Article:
Special Education

A Photographer’s Push to Reframe ‘Disabilities’

By Liana Loewus — June 12, 2013 1 min read
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In February, Teacher did a chat with Thomas Armstrong, author of Neurodiversity in the Classroom: Strength-Based Strategies to Help Students with Special Needs Succeed in School and Life. Armstrong advocates for changing the “disability discourse” by talking about students’ strengths, capabilities, and interests rather than their deficits and dysfunctions. Teachers, he says, should celebrate neurological diversity in the classroom by using strategies that focus on students’ positive attributes.

For many, his views seem too idealistic. But a photo feature on NBC News made me wonder if perhaps this idea is catching on—and outside the education realm. The piece profiles photographer Rick Guidotti, who after years of shooting high fashion in Milan and New York, began taking photos of people with genetic differences. Disturbed by the way these conditions were presented in medical textbooks, Guidotti aimed to present them in a more positive (what Armstrong might call “strengths-based”) way. “It’s about reinterpreting beauty,” Guidotti told NBC. “It’s about having an opportunity to see beyond what you’re told and what we’re forced to believe that that’s beauty.”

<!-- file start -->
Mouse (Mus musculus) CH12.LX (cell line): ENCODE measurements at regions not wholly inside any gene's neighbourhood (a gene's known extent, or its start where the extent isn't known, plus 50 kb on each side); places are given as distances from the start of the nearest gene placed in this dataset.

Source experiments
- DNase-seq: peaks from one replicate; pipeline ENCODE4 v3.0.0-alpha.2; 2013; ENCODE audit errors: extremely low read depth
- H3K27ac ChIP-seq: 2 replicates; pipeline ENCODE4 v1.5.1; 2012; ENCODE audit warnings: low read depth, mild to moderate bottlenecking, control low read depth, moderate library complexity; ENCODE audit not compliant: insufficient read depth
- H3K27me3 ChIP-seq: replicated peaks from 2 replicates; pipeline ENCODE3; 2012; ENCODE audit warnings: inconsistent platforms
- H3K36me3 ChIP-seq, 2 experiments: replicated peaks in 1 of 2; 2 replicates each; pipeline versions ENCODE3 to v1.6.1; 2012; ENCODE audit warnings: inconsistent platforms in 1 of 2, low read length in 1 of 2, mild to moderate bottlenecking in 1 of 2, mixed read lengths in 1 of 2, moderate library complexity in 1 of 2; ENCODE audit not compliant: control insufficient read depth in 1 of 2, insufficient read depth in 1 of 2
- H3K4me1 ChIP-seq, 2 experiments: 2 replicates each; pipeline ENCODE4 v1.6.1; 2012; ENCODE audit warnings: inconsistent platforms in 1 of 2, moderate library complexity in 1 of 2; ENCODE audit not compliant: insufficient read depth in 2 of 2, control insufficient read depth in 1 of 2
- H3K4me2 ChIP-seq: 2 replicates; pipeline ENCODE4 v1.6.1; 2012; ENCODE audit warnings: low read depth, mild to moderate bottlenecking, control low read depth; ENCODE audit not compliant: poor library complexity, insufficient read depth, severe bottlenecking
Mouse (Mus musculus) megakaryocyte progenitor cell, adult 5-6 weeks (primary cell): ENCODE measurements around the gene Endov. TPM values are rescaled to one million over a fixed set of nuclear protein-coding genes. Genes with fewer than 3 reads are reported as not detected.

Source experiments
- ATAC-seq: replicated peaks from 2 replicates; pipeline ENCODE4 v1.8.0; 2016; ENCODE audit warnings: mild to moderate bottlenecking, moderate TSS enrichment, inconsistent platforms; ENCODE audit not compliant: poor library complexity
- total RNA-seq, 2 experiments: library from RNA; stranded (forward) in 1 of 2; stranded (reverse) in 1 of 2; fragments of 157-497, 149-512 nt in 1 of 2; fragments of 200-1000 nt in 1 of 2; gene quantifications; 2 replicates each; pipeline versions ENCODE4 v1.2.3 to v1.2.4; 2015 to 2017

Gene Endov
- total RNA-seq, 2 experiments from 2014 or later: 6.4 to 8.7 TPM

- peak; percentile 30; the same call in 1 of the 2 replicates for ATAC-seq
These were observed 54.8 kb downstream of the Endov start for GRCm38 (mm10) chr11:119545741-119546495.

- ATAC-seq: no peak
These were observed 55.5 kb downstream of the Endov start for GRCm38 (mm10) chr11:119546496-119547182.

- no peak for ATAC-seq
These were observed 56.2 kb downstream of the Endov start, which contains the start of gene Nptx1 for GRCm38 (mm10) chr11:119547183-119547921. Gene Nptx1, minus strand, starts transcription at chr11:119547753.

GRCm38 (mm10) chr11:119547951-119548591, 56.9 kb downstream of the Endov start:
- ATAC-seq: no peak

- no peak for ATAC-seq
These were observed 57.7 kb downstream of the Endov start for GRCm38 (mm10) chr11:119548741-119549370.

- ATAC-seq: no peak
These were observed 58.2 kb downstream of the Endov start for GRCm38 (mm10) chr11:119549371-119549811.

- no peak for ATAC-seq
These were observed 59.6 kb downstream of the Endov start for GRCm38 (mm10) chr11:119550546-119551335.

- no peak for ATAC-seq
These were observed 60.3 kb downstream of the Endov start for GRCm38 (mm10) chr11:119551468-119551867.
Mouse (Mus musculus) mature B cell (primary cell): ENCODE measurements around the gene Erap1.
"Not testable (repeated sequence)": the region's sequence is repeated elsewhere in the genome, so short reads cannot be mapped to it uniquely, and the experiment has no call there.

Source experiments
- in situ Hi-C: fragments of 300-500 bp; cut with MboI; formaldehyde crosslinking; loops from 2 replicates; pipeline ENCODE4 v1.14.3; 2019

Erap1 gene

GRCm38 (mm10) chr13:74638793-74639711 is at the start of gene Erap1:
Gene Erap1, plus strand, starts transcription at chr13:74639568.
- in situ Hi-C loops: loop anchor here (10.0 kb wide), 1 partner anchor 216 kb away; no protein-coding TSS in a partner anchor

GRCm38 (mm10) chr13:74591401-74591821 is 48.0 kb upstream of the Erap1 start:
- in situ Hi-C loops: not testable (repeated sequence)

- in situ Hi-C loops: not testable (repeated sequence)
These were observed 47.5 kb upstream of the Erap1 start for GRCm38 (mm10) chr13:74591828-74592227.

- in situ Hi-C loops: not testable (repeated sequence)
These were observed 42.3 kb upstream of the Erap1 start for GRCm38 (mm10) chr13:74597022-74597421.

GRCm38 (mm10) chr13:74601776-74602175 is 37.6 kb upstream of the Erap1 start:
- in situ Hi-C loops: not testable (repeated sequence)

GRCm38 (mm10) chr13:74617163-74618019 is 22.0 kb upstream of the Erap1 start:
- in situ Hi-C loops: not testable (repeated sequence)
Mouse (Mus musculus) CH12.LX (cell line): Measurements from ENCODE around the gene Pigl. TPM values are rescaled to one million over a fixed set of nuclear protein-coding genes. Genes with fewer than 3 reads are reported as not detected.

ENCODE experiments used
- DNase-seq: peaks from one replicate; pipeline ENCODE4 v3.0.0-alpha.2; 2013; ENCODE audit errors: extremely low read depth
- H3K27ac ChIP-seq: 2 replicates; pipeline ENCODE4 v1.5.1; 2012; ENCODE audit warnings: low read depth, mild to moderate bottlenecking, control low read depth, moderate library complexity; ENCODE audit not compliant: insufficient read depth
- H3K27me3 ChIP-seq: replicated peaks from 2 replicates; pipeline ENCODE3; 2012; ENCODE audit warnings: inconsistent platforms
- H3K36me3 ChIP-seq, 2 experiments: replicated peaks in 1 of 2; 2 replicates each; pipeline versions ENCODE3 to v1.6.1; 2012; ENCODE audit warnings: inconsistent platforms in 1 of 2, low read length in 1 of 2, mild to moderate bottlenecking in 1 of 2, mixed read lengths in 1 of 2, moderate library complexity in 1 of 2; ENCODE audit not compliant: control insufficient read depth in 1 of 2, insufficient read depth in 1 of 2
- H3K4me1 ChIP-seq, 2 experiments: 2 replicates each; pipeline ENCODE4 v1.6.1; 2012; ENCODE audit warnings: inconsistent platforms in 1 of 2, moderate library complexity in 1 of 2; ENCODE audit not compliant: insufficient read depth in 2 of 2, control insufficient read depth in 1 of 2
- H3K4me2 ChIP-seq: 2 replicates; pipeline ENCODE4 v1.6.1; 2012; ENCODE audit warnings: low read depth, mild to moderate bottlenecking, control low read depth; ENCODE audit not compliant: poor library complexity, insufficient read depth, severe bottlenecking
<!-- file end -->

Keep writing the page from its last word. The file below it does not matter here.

The images are striking—a visual representation of what it means to celebrate diversity. Guidotti also uses them as a call to the medical community to reframe their own discourse on disability. He explains:

I've spoken to so many genetic counselors who have a family in front of them and say "Ok, this is what your daughter is going to have. Read this." And they cover up the photograph because it will freak the family right out. There's gotta be something else we can do. There's gotta be another way to present that information to that family.

Guidotti now speaks to medical students about finding the humanity in medicine and focusing on not what, but who they’re treating. See the NBC interview below (note that it’s a little over seven minutes long).

A version of this news article first appeared in the Teaching Now blog.